Had the same sound as the CP70, and we did an upright version of it as well. Suffered from the usual 'OMG it's out of tune again!' problems - had to carry a tuning crank around in my case all the time.</P>


                Love the 'rubber band thump' description - I may 'pinch' that!</P>


                Andy</P>
                <P mce_keep="true"></P>
                It's not what you play. It's not how you play. It's the fact that you're playing that counts.

                New website now live - www.andrew-gilbert.com

                Current instruments: Roland Atelier AT900 Platinum Edition, Yamaha PSR-S970, Kawai K1m
                Retired Organs: Lots! Kawai SR6 x 2, Hammond L122, T402, T500 x 2, X5. Conn Martinique and 652. Gulbransen 2102 Pacemaker. Kimball Temptation.
                Retired Leslies, 147, 145 x 2, 760 x 2, 710, 415 x 2.
                Retired synths: Korg 700, Roland SH1000, Jen Superstringer, Kawai S100F, Kawai S100P, Kawai K1

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                • #9
                  Re: Baldwin Electro Piano

                  [quote user="Clavier"]


                  How do you suppose, Bill? I avoided references to the CP-70 because with all the different pickup arrangements that are possible, it may not sound at all like the Yamaha. I try to leave room for that distinction. Also, while the CP-70 is one of the more realistic sounding EPs, (especially in the mid-upper range), the use of two strings per note, length of the bass strings, and lack of a soundboard made them scarcely more realistic than a an electronic clone at the time. The dull rubber band like thud in the bass range makes it especially obvious. </P>
                  <P mce_keep="true">[/quote]</P>
                  <P mce_keep="true">"No one" is perhaps incorrect. Another poster seems to be talking about "electronic" pianos with samples. This piano, if labeled correctly, is an electric piano with hammers and strings. The hammers are not there just for "touch sensitivity purposes." Furthermore, "The hammers work like they do on real pianos, except they strike a device that measures the velocity of the hammers, and therefore the velocity of the keys" is not correct. That hammers work like they do on real pianos because they are ALSO hitting REAL strings. I personally feel they were still more realistic than electronic pianos of the same time period (which were analog) simply because they contained many of the same complex overtones that regular acoustic pianos did. The bass was awful on those pianos, though. They simply didn't have the beautiful tone that a regular piano had. Thus they were pretty appropriate for most rock bands.</P>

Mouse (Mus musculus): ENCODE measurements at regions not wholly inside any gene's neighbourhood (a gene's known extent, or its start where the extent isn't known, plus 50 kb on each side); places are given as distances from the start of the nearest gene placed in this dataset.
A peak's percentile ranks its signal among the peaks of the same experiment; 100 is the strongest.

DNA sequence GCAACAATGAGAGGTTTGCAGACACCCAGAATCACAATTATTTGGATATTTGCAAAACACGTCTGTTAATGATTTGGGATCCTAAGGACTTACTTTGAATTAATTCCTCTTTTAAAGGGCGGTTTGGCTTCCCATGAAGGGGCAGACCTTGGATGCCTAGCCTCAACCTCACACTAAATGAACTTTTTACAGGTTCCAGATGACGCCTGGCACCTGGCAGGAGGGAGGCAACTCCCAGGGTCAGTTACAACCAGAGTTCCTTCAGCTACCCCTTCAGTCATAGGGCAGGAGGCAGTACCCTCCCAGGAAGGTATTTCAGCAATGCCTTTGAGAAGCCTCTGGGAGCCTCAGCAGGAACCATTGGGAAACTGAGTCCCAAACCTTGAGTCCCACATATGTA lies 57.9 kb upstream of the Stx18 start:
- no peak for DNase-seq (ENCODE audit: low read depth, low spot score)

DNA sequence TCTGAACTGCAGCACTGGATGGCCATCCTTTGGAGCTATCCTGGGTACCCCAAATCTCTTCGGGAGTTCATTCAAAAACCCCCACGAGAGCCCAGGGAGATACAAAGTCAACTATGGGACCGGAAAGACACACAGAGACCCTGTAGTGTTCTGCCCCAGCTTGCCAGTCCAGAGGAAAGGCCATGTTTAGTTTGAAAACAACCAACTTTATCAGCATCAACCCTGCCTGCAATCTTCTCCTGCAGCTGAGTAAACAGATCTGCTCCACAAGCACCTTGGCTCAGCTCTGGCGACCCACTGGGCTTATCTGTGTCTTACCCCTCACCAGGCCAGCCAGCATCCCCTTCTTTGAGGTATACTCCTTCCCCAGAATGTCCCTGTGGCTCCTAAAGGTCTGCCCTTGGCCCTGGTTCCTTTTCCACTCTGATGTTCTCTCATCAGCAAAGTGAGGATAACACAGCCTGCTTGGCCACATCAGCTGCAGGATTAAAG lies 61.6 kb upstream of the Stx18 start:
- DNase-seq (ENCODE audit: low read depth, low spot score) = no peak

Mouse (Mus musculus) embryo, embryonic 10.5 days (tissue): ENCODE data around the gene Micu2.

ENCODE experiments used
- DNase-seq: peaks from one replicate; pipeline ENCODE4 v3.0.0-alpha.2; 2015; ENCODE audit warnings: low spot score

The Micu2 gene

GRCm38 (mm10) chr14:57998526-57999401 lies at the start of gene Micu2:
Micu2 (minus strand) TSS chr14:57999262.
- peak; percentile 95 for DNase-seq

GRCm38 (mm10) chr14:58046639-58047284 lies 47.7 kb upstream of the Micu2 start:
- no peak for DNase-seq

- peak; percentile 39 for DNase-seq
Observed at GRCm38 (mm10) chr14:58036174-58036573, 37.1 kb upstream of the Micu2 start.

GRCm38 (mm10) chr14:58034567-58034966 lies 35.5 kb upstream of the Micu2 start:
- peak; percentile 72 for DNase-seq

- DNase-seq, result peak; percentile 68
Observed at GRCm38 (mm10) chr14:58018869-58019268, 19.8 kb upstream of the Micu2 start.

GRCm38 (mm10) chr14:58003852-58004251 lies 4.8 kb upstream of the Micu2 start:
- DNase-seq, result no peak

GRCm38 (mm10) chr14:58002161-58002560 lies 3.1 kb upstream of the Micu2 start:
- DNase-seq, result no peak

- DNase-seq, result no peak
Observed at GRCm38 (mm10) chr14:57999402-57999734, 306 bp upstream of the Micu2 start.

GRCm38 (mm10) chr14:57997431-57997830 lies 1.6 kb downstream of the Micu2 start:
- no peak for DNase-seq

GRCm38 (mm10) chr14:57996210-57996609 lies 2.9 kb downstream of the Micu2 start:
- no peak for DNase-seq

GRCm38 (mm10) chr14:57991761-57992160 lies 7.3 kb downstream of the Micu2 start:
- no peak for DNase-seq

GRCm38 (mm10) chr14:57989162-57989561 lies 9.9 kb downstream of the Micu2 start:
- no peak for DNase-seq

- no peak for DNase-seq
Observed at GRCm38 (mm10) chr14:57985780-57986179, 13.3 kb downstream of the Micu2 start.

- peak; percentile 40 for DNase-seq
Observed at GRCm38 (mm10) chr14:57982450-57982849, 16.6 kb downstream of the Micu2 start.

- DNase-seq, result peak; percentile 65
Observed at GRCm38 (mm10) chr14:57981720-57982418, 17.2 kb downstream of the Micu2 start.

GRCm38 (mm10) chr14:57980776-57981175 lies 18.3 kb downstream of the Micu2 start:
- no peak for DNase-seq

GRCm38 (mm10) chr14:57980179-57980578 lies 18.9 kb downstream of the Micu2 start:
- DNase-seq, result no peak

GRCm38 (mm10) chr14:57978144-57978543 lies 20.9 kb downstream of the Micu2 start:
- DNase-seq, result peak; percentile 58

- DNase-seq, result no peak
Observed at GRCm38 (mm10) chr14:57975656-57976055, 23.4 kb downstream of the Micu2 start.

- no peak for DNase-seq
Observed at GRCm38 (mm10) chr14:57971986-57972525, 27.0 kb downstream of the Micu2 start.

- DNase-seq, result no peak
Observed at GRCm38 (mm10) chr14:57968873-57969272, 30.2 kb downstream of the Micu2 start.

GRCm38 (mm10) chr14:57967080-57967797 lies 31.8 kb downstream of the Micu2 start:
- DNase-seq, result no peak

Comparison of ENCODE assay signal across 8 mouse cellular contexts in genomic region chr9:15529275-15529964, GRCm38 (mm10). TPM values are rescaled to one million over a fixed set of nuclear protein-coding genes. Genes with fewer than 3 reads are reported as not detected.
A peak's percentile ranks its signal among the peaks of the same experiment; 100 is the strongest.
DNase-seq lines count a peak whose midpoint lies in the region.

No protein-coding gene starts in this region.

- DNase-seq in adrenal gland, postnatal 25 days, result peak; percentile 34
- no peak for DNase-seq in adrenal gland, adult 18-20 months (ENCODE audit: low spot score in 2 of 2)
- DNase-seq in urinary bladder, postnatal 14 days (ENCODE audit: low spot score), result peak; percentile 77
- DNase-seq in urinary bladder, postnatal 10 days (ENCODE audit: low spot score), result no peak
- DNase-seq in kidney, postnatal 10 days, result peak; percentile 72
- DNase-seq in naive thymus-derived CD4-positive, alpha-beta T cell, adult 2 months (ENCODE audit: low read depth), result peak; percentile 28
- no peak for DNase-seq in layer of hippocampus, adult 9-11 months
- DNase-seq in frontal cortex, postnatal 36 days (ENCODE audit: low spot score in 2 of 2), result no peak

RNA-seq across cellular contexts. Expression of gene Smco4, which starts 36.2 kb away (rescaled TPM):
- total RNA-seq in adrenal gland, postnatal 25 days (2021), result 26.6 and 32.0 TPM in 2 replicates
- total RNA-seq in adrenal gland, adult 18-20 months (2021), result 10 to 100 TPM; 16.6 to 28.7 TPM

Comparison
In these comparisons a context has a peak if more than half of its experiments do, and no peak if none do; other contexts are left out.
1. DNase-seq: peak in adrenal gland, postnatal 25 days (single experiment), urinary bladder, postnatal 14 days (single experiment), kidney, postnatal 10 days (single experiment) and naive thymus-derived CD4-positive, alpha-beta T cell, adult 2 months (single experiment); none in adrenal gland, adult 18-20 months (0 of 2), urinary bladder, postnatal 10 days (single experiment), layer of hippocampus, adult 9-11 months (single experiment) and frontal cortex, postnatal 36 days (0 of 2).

Comment


                  • #10
                    Re: Baldwin Electro Piano



                    [quote user="radagast"]</p><p mce_keep="true">"No one" is perhaps incorrect. Another poster seems
                    to be talking about "electronic" pianos with samples. This piano, if
                    labeled correctly, is an electric piano with hammers and strings. The
                    hammers are not there just for "touch sensitivity purposes."
                    Furthermore, "The hammers work like they do on real pianos, except they
                    strike a device that measures the velocity of the hammers, and
                    therefore the velocity of the keys" is not correct. That hammers work
                    like they do on real pianos because they are ALSO hitting REAL
                    strings. I personally feel they were still more realistic than
                    electronic pianos of the same time period (which were analog) simply
                    because they contained many of the same complex overtones that regular
                    acoustic pianos did. The bass was awful on those pianos, though.
                    They simply didn't have the beautiful tone that a regular piano had.
                    Thus they were pretty appropriate for most rock bands.</p>[/quote]

                    </p>

                    Agreed.</p>

                    Comment


                    • #11
                      Re: Baldwin Electro Piano

                      Sorry about the incorrect info. On my last visit to Sam Ash, I saw on display in a glass casea cross section of thekey action on a stage piano. That's where I got my information.

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                      • #12
                        Re: Baldwin Electro Piano



                        [quote user="TAlexBrock"]Sorry about the incorrect info. On my last visit to Sam Ash, I saw on display in a glass casea cross section of thekey action on a stage piano. That's where I got my information.[/quote]</P>


                        No problem. Confusion has always happened over the terms "electric" and "electronic", in terms of musical instruments. Throw in "electro-mechanical" and it gets worse.</P>

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                        • #13
                          Re: Baldwin Electro Piano

                          Don't forget electro-pnuemetic []

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                          • #14
                            Re: Baldwin Electro Piano

                            Michael, did you get a chance to try it out?

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                            • #15
                              Re: Baldwin Electro Piano

                              Unfortunately no. I don't have the room for it at the moment, nor